Food ministry must do better to control prices of rice
The food ministry has clearly a lot to answer for, its failure to control prices of food, especially rice, being prominent among them. To be fair, it is neither the only ministry struggling to contain soaring prices, nor is it to blame for the ongoing economic crisis caused by a combination of bad policies, governance failures, and market influences from beyond, which created the domino effect. But it does have the vital responsibility of making sure food is available at affordable prices, by doing whatever necessary, something it has miserably failed to do.
It has neither enough manpower nor, apparently, enough willpower to launch effective drives against illegal hoarding of rice and paddy across the country, and go after the syndicates of traders responsible for the current situation. As a result, we witnessed how the prices of rice increased twice in just four days last week. On Friday, our correspondents in several districts found that the lowest price of any variety of rice was Tk 52. Over the last one week, the prices of both coarse and fine rice varieties rose by Tk 5 to Tk 10 per kg in retail markets. A kilogram of coarse rice like Swarna is being sold at Tk 52 to Tk 54. The situation is almost similar for the fine rice varieties, with Miniket selling at Tk 70 and Nazirshail at Tk 90-95 per kg.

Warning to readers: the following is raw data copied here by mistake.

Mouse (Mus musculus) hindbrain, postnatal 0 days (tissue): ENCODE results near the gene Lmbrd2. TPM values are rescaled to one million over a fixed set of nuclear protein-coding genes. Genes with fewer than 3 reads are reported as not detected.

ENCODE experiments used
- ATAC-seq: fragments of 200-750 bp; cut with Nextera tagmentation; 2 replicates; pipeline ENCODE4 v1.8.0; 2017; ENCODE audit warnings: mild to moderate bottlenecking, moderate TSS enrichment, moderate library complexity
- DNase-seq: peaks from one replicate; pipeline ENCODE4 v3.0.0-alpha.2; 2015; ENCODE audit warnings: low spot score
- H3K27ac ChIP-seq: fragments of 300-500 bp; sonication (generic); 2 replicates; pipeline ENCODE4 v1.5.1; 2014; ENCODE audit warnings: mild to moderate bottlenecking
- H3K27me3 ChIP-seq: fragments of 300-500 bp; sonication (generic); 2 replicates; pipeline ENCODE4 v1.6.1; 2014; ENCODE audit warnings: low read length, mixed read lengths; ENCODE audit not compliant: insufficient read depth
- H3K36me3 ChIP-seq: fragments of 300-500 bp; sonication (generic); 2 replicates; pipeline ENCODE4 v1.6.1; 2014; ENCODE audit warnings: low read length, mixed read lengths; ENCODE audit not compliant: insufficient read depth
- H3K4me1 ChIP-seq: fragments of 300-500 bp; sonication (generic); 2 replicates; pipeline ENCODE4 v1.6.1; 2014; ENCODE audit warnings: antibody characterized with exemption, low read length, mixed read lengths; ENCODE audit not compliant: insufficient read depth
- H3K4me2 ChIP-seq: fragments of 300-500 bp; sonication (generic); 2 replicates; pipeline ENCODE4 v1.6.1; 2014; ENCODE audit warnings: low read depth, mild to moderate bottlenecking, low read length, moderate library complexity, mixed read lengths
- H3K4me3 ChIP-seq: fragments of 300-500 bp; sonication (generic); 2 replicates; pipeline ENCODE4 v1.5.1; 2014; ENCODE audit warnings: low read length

But after every instance of price manipulation, the authorities seem to start from the scratch, taking baby steps when they should be taking giant steps given the urgency of the situation.
As the government scrambles to stop big rice millers, importers and wholesalers from stockpiling rice/paddy or randomly increasing prices, the usual blame game has, once again, been afoot. No one is willing to take responsibility. There is no reliable mechanism to establish culpability either. This only delays or derails action. And it's really unfortunate because you would expect that the government, having many businessmen-turned-MPs in the policy circle, would by now be able to see through the machinations of traders and make effective interventions. But after every instance of price manipulation, they seem to start from the scratch, taking baby steps when they should be taking giant steps given the huge crisis facing the poor and people of low or fixed income.
As a result, despite ongoing efforts, dishonest businessmen continue to find a way to destabilise the market. This is particularly worrying ahead of the Aman harvest season of November-December, with the low yield of Boro (due to flooding), low rice imports despite last month's reduction in import duty, and increased prices of urea fertiliser all coming into play. It portends further disruptions down the line. We need to be preventive rather than reactive to avert this eventuality.
We urge the authorities to take firm steps to bring down the prices of food and food production and punish corrupt traders. They must see the problem as a consequence of both governance and policy failures, including factors like consecutive hikes in prices of fuel, fertilisers and utilities, and fashion their response accordingly. Only then can they alleviate the suffering of ordinary consumers.